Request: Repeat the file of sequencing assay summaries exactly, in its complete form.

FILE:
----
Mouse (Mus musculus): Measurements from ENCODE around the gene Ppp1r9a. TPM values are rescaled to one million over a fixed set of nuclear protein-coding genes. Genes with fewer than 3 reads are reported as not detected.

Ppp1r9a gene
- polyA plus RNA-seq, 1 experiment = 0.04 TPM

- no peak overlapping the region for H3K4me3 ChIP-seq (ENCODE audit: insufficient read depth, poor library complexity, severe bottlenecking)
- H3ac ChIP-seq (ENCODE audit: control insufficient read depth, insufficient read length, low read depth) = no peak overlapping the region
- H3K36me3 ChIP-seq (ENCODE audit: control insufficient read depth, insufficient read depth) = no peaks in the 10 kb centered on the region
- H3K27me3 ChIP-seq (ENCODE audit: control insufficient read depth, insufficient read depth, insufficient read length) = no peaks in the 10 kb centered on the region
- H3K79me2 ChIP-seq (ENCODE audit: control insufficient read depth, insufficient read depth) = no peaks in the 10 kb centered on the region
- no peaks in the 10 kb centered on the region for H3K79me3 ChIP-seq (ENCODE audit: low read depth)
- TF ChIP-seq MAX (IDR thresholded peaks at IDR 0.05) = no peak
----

Mouse (Mus musculus): Measurements from ENCODE around the gene Ppp1r9a. TPM values are rescaled to one million over a fixed set of nuclear protein-coding genes. Genes with fewer than 3 reads are reported as not detected.

Ppp1r9a gene
- polyA plus RNA-seq, 1 experiment = 0.04 TPM

- no peak overlapping the region for H3K4me3 ChIP-seq (ENCODE audit: insufficient read depth, poor library complexity, severe bottlenecking)
- H3ac ChIP-seq (ENCODE audit: control insufficient read depth, insufficient read length, low read depth) = no peak overlapping the region
- H3K36me3 ChIP-seq (ENCODE audit: control insufficient read depth, insufficient read depth) = no peaks in the 10 kb centered on the region
- H3K27me3 ChIP-seq (ENCODE audit: control insufficient read depth, insufficient read depth, insufficient read length) = no peaks in the 10 kb centered on the region
- H3K79me2 ChIP-seq (ENCODE audit: control insufficient read depth, insufficient read depth) = no peaks in the 10 kb centered on the region
- no peaks in the 10 kb centered on the region for H3K79me3 ChIP-seq (ENCODE audit: low read depth)
- TF ChIP-seq MAX (IDR thresholded peaks at IDR 0.05) = no peak